Stage1: Convert two VAJRAs into high altitude capable guns by incorporating heating devices, turbo chargers, using thinner oils, modified fuels and using better rubber parts. Incorporate a CM3LR Sight to improve its antitank engagement capability. Induct them into eastern Ladakh forthwith. Use both guns for a couple of months. Based on the experience, modify and induct one regiment of high altitude capable VAJRAs into eastern Ladakh by October. The hull and engine would be proven fit for the job. Any other problems will also bubble up. It is a concept of operational utilisation cum trials. Use the experience of 155mm Dhanush environmental trials of a troop in high altitude. Additionally, the regiment so inducted reinforces the existing armour in eastern Ladakh. A 155mm 52 cal SP gun with a sophisticated night sight like CM3LR will provide devastating direct fire. Remember Tololing and Tiger hill being plastered by BOFORS? All Chinese defences will become vulnerable. It will blow any Chinese tank to smithereens. The CM3LR Sight is important. It is available in India with other guns. At 47 tons, the AFV will be mobile enough for the purpose. The gun can be used in normal role also. Its 52 Cal barrel achieves a range of 40 km. In high altitudes, it will achieve over 50 km. One VAJRA SP regiment will change the firepower balance in eastern Ladakh. It will immediately generate offensive options. The major payoff will be that intent is conveyed.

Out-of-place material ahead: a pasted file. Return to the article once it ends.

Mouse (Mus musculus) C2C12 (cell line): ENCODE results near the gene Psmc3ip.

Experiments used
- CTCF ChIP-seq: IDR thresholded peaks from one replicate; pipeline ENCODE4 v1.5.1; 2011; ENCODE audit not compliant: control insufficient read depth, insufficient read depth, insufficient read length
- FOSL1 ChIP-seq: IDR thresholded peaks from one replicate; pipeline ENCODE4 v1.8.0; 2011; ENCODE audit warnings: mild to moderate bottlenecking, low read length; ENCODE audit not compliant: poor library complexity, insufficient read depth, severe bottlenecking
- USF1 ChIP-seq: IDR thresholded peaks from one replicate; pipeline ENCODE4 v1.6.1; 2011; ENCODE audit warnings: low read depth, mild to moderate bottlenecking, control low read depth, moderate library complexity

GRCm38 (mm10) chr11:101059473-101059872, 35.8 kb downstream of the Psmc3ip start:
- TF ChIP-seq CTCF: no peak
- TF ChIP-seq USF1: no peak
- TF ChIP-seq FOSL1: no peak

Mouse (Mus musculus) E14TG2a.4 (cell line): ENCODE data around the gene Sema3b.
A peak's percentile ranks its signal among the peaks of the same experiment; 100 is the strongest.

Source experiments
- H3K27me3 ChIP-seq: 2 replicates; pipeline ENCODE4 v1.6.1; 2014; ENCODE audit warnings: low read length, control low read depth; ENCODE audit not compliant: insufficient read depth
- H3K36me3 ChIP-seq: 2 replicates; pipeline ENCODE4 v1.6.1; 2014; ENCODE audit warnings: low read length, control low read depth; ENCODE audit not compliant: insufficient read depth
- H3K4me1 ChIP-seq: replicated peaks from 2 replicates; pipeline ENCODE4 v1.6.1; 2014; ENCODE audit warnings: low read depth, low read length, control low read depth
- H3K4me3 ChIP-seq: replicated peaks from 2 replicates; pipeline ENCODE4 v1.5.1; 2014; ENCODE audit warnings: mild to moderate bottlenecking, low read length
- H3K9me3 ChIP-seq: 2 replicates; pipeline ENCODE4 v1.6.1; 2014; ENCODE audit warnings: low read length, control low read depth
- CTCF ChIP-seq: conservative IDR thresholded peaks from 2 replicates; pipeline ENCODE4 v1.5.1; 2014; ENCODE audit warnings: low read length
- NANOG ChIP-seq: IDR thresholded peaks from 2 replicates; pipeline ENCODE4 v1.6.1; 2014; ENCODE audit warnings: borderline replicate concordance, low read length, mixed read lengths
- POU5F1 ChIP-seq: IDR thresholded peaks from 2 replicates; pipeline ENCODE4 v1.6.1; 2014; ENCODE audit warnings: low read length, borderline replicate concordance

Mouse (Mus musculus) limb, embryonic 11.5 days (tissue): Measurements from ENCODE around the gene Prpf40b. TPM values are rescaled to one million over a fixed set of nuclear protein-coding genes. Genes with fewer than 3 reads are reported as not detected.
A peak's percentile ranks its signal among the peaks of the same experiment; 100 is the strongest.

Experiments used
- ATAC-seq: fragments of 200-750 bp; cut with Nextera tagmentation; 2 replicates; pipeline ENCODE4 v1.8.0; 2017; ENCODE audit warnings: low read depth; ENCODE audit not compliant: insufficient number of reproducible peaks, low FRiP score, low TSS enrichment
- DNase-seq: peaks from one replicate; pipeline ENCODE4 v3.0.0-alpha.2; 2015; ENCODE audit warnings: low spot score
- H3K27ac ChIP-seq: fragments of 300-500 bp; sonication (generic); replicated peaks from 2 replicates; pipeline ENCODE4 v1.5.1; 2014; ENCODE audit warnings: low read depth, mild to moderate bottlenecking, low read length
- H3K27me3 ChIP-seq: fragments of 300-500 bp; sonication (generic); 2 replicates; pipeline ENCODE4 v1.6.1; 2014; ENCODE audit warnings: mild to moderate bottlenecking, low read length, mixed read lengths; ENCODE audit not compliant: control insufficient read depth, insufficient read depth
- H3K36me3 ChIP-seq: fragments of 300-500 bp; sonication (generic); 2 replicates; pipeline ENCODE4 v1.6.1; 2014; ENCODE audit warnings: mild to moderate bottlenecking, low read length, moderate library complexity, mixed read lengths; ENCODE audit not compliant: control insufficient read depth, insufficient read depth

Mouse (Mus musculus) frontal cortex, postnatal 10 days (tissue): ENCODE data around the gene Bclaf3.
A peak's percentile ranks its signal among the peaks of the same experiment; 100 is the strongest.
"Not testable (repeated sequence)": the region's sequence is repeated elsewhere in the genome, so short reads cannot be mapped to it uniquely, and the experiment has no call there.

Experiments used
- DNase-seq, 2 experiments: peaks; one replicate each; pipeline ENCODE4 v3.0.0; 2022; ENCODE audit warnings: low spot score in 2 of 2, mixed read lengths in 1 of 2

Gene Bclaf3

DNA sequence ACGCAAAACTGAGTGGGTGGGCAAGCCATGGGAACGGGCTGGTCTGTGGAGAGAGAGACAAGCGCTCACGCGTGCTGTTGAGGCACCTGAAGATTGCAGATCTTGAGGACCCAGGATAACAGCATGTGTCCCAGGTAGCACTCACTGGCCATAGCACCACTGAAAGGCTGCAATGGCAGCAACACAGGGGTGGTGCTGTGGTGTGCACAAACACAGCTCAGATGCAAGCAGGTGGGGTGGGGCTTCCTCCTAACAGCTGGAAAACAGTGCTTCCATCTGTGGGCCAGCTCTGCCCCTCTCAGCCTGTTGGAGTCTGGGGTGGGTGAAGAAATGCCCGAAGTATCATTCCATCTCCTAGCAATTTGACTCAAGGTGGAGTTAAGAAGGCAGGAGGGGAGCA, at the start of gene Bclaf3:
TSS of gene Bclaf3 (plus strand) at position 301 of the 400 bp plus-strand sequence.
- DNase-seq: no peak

Stage 2: Strip the VAJRA of unwanted weight. Even if its weight can be reduced by about 2 tons, its mobility will improve substantially. However, care should be taken to ensure the overall stability is not lost. A stripped-down VAJRA should be able to operate in Eastern Ladakh in about 3-4 months. This stripping operation should be done in Leh. If nothing else, we will have a high-altitude capable VAJRA — fit for both antitank and indirect roles. Let us also not fret too much about purity of a tank design. In eastern Ladakh the requirement is mobile shooting capability with a degree of protection and not great manoeuvrability. Till this stage ammunition is not a problem at all. We have adequate 155mm ammunition.